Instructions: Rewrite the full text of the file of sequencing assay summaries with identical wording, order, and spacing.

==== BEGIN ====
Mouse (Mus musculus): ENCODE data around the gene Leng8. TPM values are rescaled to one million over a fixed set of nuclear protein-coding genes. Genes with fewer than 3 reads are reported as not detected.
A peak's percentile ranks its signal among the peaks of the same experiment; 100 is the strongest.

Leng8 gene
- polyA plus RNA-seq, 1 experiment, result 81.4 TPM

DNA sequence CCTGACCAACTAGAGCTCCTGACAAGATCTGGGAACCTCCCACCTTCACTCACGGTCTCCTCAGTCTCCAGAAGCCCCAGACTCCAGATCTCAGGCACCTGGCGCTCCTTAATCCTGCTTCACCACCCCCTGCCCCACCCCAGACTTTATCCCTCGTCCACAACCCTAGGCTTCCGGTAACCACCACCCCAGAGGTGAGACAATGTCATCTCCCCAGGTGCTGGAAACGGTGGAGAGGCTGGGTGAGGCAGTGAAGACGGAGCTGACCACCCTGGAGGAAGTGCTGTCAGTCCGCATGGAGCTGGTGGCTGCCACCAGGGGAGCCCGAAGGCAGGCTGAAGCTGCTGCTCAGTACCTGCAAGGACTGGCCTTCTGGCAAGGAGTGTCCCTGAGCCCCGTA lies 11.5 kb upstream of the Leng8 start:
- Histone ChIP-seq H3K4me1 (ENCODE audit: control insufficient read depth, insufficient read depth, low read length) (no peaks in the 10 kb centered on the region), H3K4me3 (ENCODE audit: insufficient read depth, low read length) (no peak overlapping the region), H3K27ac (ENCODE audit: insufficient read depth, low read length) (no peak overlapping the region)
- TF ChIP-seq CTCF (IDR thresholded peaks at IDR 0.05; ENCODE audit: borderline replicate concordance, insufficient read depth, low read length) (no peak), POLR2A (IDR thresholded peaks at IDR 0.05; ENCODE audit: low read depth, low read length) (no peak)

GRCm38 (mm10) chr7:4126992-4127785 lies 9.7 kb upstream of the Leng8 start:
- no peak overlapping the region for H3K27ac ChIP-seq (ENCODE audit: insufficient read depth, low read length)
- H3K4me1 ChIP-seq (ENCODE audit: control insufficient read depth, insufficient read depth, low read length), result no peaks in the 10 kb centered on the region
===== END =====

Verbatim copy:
Mouse (Mus musculus): ENCODE data around the gene Leng8. TPM values are rescaled to one million over a fixed set of nuclear protein-coding genes. Genes with fewer than 3 reads are reported as not detected.
A peak's percentile ranks its signal among the peaks of the same experiment; 100 is the strongest.

Leng8 gene
- polyA plus RNA-seq, 1 experiment, result 81.4 TPM

DNA sequence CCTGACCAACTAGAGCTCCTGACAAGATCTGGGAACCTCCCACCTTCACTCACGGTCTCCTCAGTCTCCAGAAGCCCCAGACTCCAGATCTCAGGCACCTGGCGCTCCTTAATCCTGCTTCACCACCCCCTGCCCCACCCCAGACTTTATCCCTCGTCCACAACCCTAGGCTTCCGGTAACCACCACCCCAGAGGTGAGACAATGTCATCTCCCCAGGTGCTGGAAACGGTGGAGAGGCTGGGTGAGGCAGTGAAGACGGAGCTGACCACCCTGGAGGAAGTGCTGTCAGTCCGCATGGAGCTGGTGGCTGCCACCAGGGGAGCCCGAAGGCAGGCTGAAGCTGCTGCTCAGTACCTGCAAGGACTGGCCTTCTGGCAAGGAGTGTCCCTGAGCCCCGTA lies 11.5 kb upstream of the Leng8 start:
- Histone ChIP-seq H3K4me1 (ENCODE audit: control insufficient read depth, insufficient read depth, low read length) (no peaks in the 10 kb centered on the region), H3K4me3 (ENCODE audit: insufficient read depth, low read length) (no peak overlapping the region), H3K27ac (ENCODE audit: insufficient read depth, low read length) (no peak overlapping the region)
- TF ChIP-seq CTCF (IDR thresholded peaks at IDR 0.05; ENCODE audit: borderline replicate concordance, insufficient read depth, low read length) (no peak), POLR2A (IDR thresholded peaks at IDR 0.05; ENCODE audit: low read depth, low read length) (no peak)

GRCm38 (mm10) chr7:4126992-4127785 lies 9.7 kb upstream of the Leng8 start:
- no peak overlapping the region for H3K27ac ChIP-seq (ENCODE audit: insufficient read depth, low read length)
- H3K4me1 ChIP-seq (ENCODE audit: control insufficient read depth, insufficient read depth, low read length), result no peaks in the 10 kb centered on the region